- If background noise such as music, radio, or TV is normal when you are at home, this can prove to be a familiar element for your dog. As creatures of habit, your dog will benefit from having this background noise when you’re not there, too! Especially radio or TV, as these mediums tend to have regularly scheduled shows and soundbites that your dog will learn to associate with specific times of the day.
- Make a conscious effort to leave your dog at home for at least 5-10 minutes every day. Whether that is to do some gardening, a quick visit to the local store, or just sitting outside. Remember your social cues and behavior patterns, as mentioned in item #1.
- As much as possible, try to keep daily routines the same. Dogs are creatures of habit, and your behavior patterns will guide them through most of their day.
Using CBD Oil for dog anxiety
You may have heard about CBD oil (Cannabidiol) and the benefits it can have for dogs suffering from separation anxiety.
CBD is a compound extracted from the cannabis plant, or hemp, then diluted with a carrier oil such as coconut or hemp seed oil.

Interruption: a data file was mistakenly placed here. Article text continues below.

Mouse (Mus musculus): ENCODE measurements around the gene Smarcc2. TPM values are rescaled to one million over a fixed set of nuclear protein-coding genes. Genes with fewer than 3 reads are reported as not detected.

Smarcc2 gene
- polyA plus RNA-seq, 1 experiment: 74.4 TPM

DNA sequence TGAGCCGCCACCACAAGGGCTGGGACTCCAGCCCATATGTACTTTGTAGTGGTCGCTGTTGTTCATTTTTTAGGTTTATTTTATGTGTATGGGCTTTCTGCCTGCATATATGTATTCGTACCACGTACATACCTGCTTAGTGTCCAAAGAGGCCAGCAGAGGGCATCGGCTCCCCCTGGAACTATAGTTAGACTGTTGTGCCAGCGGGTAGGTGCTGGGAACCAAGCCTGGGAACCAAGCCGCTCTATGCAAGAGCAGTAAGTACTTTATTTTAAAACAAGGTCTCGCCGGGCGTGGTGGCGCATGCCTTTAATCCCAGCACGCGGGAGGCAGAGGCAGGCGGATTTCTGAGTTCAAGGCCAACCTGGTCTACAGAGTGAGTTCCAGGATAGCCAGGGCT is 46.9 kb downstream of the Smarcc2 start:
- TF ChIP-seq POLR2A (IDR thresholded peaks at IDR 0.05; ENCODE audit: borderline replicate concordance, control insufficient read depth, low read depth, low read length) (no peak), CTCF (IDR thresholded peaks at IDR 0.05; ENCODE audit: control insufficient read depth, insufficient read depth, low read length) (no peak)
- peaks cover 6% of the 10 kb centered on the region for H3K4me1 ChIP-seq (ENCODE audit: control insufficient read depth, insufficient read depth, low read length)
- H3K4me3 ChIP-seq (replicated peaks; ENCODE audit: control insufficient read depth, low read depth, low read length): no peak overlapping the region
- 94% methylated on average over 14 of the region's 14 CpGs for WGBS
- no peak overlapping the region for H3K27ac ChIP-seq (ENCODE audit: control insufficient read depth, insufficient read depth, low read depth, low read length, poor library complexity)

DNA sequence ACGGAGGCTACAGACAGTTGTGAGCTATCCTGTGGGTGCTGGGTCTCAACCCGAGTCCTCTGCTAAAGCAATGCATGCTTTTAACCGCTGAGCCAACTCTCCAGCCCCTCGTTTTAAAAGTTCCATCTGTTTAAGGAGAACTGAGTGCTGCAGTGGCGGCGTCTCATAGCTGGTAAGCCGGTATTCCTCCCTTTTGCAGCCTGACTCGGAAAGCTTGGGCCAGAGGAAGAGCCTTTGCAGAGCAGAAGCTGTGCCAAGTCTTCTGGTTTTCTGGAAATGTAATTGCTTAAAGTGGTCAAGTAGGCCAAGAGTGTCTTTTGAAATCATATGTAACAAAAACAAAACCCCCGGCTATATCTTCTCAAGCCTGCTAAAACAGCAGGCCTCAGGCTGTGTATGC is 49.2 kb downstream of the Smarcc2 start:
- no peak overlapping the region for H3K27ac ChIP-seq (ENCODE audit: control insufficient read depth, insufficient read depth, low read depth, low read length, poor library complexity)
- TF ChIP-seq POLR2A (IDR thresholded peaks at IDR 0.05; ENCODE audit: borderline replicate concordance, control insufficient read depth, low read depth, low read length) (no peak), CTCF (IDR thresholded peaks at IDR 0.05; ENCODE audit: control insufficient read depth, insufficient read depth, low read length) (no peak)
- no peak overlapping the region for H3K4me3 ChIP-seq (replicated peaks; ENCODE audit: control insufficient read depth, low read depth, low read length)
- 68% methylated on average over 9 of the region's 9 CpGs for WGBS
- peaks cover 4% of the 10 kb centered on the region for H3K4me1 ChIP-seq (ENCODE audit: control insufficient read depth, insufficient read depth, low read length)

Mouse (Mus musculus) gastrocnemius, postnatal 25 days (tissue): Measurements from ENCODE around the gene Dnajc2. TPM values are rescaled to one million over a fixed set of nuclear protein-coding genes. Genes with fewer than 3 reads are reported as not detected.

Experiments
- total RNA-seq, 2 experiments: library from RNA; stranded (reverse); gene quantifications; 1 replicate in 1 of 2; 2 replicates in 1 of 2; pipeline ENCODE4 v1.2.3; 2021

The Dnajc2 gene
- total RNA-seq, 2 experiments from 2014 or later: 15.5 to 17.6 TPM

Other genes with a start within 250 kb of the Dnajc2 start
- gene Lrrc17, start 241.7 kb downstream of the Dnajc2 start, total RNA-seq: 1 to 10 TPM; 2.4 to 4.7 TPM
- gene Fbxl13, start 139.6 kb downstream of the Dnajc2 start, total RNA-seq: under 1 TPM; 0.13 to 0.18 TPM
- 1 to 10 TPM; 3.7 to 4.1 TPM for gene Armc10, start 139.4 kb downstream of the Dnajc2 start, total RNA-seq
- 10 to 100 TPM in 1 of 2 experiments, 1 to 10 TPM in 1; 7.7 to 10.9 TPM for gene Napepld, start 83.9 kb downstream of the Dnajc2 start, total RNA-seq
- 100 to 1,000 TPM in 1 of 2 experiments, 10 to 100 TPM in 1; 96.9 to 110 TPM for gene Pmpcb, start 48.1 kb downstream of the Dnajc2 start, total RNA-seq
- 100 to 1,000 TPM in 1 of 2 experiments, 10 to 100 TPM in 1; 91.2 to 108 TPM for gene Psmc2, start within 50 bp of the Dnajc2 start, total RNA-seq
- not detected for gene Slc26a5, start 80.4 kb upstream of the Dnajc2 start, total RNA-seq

CBD oil does not create a “high” or any form of intoxication often associated with cannabis, as it does not contain THC (delta-9-tetrahydrocannabinol).
FAQs about dog separation anxiety
Will having 2 dogs help with separation anxiety?
While getting another dog may potentially bring some comfort to your anxious dog, ultimately, it won’t cure separation anxiety.
In fact, the reality is you could end up with 2 dogs with separation anxiety!
Can separation anxiety cause seizures in dogs?
Seizures commonly occur due to a change in activity due to environment, foods, medication, and stress.
As separation anxiety is effectively a panic response caused by alleviated stress, it is certainly possible for a seizure to be triggered by separation anxiety.